According to Sinelshchikov, the cost of preparing a terrorist act "is not at all astronomical" and amounts to several thousand dollars on average.

In order for the FSB to respond more efficiently to increased terrorism, a structural reorganization of it was ordered on 11 July when President Putin issued Decree 870 on the optimization of the resources of the FSB.

On 5 November, "Nezavisimaya gazeta" provided details on how the decree is being implemented. The number of FSB deputy directors has been reduced by two-thirds, the newspaper reported on the basis of an official report issued by the FSB public relations center. That left Director Patrushev with only two first deputies -- Lieutenant General Sergei Smirnov and Colonel General Vladimir Anisimov -- and two deputies.

The most important changes apply to units tasked with combating terrorism. Aleksandr Bragin, the former head of the FSB directorate for the Chelyabinsk Oblast, was made the head of the service for the protection of constitutional order and combating terrorism.

At the same time, a new subdivision was created -- the Directorate for Combating International Terrorism, which will be headed by Major General Yurii Sapunov, formerly chief of the Astrakhan Oblast's FSB. He now becomes, in the words of the newspaper, "the chief Russian fighter against bin Laden."

Lefortovo will remain the main interrogation and holding prison and stay under the direct jurisdiction of the FSB's Investigation Directorate, which will remain an entity unto itself. Yurii Anisimov, its current acting chief, will soon be appointed its head, according to "Nezavisimaya gazeta."

What impact these changes will have on the Russian war on terrorism remains to be seen. Judging by Patrushev's comments in the Duma, the FSB seems content to blame the war in Chechnya on "international terrorism" and is still loath to seek answers within Russia itself or to consider the possibility that its own questionable tactics in Chechnya may be counterproductive.

Ustinov's "hostage taking" suggestions will most likely not get international approval, and few analysts are convinced that this is the wisest approach to take in combating the Chechen revolt.

It is possible that in the next few months the Russian power ministries will present more realistic approaches to protect the lives of their citizens.

By Paul Goble

During the first eight months of 2004, Russia's population declined by more than 504,000, an amount equal to two villages every day or a small oblast in the course of the year, according to speakers at a recently concluded Moscow conference on that country's demographic future.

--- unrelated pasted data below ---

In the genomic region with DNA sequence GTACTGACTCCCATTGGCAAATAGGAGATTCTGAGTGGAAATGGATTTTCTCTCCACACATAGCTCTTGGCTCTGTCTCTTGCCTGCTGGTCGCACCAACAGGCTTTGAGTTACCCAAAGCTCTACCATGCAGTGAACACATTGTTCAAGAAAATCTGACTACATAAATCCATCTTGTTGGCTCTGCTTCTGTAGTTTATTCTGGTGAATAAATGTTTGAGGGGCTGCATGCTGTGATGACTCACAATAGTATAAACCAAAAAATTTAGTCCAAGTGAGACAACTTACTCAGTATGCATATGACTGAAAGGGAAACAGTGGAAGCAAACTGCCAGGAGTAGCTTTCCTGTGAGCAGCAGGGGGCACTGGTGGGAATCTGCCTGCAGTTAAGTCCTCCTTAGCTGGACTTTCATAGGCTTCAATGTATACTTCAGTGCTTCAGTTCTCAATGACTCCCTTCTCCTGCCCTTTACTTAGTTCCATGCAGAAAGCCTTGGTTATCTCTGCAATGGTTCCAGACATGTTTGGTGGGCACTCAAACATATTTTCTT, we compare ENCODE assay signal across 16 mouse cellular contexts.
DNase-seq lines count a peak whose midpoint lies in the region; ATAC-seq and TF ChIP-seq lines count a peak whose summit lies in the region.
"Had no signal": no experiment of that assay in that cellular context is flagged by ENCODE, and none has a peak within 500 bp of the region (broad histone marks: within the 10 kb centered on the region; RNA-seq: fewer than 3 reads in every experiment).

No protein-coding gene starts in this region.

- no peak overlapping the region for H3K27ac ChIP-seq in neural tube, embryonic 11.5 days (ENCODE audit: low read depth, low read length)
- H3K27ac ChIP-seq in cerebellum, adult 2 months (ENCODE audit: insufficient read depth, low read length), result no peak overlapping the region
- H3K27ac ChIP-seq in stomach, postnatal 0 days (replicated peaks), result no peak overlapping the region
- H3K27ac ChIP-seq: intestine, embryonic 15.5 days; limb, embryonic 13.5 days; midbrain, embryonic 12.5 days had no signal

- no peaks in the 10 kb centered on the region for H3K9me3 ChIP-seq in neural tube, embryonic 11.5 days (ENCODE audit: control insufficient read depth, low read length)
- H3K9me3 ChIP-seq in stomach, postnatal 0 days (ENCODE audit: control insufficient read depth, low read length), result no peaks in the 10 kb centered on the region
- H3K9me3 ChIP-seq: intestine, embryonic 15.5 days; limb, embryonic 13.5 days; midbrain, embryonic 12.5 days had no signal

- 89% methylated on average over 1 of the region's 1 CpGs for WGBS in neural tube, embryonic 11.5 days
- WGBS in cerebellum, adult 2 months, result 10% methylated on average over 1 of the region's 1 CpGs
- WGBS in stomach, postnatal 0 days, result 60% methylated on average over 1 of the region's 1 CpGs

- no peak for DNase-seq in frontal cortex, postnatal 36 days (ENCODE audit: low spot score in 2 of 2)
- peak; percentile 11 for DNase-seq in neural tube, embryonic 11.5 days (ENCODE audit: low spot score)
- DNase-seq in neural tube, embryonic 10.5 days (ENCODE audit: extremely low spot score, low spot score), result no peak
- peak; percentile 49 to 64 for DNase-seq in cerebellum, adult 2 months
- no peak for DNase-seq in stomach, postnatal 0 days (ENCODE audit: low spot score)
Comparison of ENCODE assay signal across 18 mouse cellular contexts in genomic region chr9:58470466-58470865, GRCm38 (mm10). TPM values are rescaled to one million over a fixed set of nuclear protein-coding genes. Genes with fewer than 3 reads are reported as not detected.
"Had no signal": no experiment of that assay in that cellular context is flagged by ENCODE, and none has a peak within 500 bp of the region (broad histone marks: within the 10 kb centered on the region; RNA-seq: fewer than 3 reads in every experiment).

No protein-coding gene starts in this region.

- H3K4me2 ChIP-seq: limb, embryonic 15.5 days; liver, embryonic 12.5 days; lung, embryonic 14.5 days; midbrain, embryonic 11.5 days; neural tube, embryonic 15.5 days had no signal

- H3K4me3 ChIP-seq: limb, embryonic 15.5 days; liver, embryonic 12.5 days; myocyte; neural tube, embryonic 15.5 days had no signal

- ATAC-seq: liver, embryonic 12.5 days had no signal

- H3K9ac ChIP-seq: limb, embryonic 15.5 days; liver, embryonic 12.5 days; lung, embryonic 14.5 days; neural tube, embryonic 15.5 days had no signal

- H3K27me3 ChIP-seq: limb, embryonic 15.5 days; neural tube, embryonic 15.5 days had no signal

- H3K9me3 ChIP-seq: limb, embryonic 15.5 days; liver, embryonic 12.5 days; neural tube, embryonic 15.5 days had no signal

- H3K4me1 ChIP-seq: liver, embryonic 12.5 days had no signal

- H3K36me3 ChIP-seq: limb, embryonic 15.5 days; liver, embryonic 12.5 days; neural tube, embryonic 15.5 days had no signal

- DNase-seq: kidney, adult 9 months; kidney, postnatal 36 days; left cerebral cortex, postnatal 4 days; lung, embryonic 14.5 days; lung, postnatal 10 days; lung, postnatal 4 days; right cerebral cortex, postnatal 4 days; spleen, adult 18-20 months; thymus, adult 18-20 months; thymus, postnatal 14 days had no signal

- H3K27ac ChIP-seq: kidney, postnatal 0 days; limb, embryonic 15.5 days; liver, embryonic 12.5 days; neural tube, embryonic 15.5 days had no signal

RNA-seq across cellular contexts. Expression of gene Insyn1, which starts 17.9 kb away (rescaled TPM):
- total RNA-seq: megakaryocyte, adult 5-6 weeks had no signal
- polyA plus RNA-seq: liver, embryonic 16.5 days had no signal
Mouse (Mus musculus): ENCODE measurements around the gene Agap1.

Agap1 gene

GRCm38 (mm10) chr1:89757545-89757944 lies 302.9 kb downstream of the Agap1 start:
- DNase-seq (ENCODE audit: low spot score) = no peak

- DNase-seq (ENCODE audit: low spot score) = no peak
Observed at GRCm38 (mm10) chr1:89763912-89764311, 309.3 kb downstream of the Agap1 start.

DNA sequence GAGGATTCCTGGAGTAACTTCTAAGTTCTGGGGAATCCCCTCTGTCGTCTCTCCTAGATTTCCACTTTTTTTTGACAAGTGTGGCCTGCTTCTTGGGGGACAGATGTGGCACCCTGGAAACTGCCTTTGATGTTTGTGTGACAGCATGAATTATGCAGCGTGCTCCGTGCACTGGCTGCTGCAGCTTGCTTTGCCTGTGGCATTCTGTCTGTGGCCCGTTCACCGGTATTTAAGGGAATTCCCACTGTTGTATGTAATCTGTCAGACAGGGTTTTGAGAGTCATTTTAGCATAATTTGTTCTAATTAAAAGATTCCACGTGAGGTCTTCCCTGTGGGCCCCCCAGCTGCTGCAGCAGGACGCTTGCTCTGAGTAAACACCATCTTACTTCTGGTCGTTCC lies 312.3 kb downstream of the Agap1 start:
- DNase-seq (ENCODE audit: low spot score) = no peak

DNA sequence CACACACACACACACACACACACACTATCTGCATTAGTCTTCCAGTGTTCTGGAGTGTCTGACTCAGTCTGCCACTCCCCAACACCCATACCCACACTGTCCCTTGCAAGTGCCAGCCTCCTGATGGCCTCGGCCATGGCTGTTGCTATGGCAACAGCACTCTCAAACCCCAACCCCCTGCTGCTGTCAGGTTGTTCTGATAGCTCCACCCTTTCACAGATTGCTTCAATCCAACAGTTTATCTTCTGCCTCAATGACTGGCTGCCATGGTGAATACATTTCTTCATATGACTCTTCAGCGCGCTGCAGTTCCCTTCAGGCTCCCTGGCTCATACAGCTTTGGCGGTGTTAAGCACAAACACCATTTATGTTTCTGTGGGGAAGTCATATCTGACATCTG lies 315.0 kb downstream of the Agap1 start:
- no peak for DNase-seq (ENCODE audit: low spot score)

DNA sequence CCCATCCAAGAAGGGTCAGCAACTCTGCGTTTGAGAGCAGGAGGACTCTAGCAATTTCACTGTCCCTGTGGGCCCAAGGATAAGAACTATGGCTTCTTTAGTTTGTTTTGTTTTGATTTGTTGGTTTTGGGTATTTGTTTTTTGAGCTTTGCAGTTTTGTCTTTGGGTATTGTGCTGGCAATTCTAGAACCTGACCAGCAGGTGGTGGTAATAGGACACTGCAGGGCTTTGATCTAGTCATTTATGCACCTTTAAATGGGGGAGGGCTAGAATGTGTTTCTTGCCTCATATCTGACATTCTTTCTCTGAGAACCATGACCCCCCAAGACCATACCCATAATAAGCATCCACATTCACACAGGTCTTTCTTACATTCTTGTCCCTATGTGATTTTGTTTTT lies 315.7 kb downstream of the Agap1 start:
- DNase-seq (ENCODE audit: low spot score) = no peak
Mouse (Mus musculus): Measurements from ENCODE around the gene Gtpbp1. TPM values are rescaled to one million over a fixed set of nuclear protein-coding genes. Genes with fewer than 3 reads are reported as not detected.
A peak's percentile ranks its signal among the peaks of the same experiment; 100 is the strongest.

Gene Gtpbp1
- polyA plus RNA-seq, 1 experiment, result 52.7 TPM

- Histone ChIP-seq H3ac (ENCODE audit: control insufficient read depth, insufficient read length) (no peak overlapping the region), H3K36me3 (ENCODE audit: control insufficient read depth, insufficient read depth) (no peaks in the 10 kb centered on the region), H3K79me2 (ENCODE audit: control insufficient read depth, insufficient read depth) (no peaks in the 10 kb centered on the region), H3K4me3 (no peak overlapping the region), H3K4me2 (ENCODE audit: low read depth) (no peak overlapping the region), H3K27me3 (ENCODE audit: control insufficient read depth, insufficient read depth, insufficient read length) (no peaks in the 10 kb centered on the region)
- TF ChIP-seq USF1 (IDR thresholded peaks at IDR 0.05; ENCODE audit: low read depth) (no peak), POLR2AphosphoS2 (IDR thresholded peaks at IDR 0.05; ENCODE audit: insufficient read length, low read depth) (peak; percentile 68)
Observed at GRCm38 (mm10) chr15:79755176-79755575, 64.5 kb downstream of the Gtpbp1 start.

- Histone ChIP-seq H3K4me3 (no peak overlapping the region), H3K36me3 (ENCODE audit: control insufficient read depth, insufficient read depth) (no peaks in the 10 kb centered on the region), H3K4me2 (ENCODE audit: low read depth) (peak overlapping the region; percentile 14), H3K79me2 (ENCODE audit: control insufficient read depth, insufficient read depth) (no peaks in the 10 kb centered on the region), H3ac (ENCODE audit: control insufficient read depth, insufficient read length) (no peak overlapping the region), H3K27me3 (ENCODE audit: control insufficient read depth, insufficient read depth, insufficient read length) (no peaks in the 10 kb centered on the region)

But the situation is even worse than those overall figures suggest, "Izvestiya" reported on 9 November. One-third of the total decline consists of working-age adults, a pattern unprecedented in industrialized countries during peacetime and one that puts enormous pressure on the economy, participants in the all-Russian forum on "The Past and Present of Population in Russia" said.

Moreover, they added, mortality rates among Russian men now exceed those among women by 400 percent in all age groups. And mortality rates among young people between the ages of 15 and 19 have increased by 40 percent over the last decade, a pattern that makes it ever more difficult for the Russian army to find enough draftees.

Because all those who will serve in the army or enter the workforce before 2015 have already been born, economist Leonid Abalkin told "Parlamentskaya gazeta" just before the conference opened, these pressures will continue for some time even if Moscow finally decides to devote more money to improving public health and welfare.

In-migration is no longer hiding this trend as it did in the 1990s. During that decade, immigrants from other post-Soviet states covered most of the decline among indigenous Russians. This year, participants said, in-migration from abroad compensate for only 3.2 percent of the domestic decline, a pattern they said will almost certainly continue.

And unexpectedly, this Russian demographic catastrophe appears to be even worse in some of the country's most developed areas than in some less well-off localities. For example, in Moscow -- the wealthiest place in the country -- the percentage of normal births is now lower than the rate for the Russian Federation as a whole, 29 percent as opposed to 31 percent.

That situation, participants said, reflects increases in the number of children born out of wedlock, increasing consumption of alcohol by expectant mothers, and difficulties even in the capital city of gaining access to good medical care. Indeed, one participant said, neglect or ill treatment by mothers there explained up to 50 percent of infant deaths.

And as a result, infant mortality rates in the Russian capital have risen every year over the past four, "RBC Daily" reported, and now stand at 11.4 deaths per 1,000 live births. (Because Russian officials use different definitions, this figure actually understates the number compared to mortality rates in Western countries.)

That pattern in turn suggests that economic improvements alone might not be enough to turn things around in the short term, as many Russian officials and Western observers now argue. Instead, participants in this latest Russian discussion suggested, potential parents and society as a whole might need to change their values.